Then the LORD God formed a man from the dust of the ground and breathed into his nostrils the breath of life, and the man became a living being.
What is it this moment holds? Not last night, not later today. This moment. What does it hold?
Hello my friend. Good morning.
It is cold. Outside. In here though, it’s quite comfortable.
Just you and me.
Just me and you.
Shall we talk or just sit a while?
Ha, that reminds me of being in the chapel, early in the morning.
No one speaking but such a beautiful sound.
An old man, a holy priest, breathing quite loud.
But it wasn’t just air passing to and fro.
It was the sound of “spirit and truth.”
Community is the beautiful sound of other people breathing.
May God truly bless your day. May we both appreciate what He has given. And may we forgive each other our petty crimes. For you, my friend, in many ways, here and now, in earthen clay, are all I got. For without you—my neighbor, my brother, my wife, my boss, my employee, my business partner, my competitor, my foe—I won’t glimpse the face of Christ. And that I so badly need to do. He is after all, all we truly got. My face and yours will dry up and wrinkle, His remains the same. His love never gets old. May we hear each other breathe, with compassion and mercy, knowing that so much we take in causes mold. But it’s also in that very sound—the mysterious sound of breath—that can seemingly annoy us to death—that we witness daily the Word become flesh, again and again, to and fro, the entire universe, expand and contract.
We hear the One who sits on the throne.
We hear Him reconciling the world to Himself.
Jesus said to them again, “Peace be with you. As the Father has sent me, so I send you.” And when he had said this, he breathed on them and said to them, “Receive the Holy Spirit…”
St. Gabriel Possenti, whose feastday is today, was born on March 1, 1838, the 11th child of Agnes and Sante Possenti, governor of Assisi, Italy. Gabriel was baptized Francis after that city’s famous patron. He had everything a privileged child could hope for.
In 1841, the Possentis moved to Spoleto and Gabriel fell under the spell of that city’s bright social world. Lively, headstrong, intelligent, he was educated by the Christian Brothers and the Jesuits. Popular, usually head of his class, he embraced the city’s latest fashions, plays, dances and sporting events. Spoleto was influenced by the Enlightenment, a movement that preferred what’s new to what’s old.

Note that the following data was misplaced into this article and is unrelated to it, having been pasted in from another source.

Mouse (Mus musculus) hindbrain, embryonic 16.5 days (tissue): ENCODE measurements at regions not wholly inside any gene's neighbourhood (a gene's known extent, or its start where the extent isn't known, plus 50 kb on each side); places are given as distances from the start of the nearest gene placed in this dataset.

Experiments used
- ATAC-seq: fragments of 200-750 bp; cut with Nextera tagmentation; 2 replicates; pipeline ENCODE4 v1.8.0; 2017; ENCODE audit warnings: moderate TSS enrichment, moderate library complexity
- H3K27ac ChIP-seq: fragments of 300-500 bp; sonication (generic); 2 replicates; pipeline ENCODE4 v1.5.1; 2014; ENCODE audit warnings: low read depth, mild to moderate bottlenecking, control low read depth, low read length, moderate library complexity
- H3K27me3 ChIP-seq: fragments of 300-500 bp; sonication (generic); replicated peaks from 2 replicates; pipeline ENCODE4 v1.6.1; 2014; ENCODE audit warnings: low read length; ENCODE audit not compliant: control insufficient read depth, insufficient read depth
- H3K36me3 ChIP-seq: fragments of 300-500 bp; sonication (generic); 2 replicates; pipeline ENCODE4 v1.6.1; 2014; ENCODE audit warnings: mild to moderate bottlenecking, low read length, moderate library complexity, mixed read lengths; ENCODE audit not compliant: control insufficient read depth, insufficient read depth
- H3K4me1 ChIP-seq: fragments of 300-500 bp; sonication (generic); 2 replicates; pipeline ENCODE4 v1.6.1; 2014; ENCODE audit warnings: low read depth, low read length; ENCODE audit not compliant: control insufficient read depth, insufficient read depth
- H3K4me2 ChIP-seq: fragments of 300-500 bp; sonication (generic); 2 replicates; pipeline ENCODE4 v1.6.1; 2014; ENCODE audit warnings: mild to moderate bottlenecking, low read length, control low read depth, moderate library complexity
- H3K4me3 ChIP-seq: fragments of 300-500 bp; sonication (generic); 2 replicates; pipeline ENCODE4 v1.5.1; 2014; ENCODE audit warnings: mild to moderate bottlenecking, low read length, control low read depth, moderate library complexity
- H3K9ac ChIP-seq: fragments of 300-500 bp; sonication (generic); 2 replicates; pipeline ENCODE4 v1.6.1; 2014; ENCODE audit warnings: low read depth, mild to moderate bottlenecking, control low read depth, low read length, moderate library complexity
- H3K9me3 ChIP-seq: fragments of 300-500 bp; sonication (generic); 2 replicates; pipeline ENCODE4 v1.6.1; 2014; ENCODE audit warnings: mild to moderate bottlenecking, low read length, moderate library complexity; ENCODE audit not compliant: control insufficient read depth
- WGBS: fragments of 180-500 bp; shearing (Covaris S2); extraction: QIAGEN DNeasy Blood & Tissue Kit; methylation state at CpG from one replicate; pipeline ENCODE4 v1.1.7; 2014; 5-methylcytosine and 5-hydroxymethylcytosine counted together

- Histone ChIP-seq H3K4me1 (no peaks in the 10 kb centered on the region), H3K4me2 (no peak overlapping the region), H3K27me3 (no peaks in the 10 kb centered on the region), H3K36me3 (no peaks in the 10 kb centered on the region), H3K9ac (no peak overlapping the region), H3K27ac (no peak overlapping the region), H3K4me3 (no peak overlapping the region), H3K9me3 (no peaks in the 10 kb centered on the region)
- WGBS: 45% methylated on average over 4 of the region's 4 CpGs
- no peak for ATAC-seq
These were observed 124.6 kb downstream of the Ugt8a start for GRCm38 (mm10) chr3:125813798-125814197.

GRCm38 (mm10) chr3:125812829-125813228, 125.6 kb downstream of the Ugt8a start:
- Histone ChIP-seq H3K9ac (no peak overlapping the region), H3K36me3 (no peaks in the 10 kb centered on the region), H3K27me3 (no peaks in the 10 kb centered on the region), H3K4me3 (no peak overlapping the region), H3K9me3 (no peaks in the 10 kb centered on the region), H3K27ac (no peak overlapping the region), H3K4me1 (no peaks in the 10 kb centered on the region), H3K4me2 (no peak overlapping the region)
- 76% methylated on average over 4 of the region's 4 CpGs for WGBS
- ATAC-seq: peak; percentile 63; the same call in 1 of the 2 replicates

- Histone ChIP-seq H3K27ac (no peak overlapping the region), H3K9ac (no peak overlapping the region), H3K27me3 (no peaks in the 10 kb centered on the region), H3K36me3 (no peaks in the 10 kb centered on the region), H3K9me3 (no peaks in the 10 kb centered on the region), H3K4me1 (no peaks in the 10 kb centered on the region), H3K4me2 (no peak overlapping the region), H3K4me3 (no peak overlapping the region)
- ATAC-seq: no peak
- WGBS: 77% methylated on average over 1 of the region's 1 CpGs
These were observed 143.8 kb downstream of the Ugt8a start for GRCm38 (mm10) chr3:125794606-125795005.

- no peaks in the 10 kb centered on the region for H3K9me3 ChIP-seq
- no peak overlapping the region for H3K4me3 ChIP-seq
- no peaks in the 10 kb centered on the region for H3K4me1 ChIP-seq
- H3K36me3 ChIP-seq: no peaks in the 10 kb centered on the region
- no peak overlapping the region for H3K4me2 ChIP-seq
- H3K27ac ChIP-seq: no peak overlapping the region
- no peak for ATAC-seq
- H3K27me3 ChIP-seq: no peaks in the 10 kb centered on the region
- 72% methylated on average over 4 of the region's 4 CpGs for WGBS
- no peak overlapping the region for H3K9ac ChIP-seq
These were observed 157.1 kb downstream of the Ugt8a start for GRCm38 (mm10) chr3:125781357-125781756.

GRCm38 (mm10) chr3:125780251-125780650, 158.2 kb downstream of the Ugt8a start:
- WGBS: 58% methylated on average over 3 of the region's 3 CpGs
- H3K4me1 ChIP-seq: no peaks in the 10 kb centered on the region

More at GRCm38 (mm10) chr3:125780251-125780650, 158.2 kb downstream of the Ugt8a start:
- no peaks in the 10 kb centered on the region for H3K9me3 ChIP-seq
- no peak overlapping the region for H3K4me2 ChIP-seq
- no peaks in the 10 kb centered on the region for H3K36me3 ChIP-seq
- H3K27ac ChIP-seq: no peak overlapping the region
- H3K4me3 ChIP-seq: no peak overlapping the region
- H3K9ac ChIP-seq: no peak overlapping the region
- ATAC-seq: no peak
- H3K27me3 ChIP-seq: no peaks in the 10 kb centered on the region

Gabriel was charmed by it all.
Yet, something else kept calling him. A year after moving to Spoleto his mother Agnes died. Her death and the death of two brothers and three sisters made him think seriously about life. A couple of times he almost died himself. He heard Jesus calling him to give up everything and follow him, but then the call seemed to fade away.
In the spring of 1856, a fierce cholera epidemic struck Spoleto and Gabriel’s favorite sister died in the plague. Overwhelmed by the tragedy, the people of the city processed through the streets with an ancient image of Mary, praying that she intercede to stop the plague and help them bear their heavy cross.
It was a transforming experience for Gabriel, who was drawn into the presence of Mary, the Sorrowful Mother. Passing the familiar mansions where he partied many nights, the theater and opera that entertained him so often, he realized what little wisdom they offered now. He took his place at Mary’s side and at her urging joined the Passionist Congregation.
In a letter home, Gabriel described his new life as a Passionist to his father: “ I would not trade even fifteen minutes here for a year or any amount of time filled with shows and other pastimes of Spoleto. Indeed my life is filled with happiness.”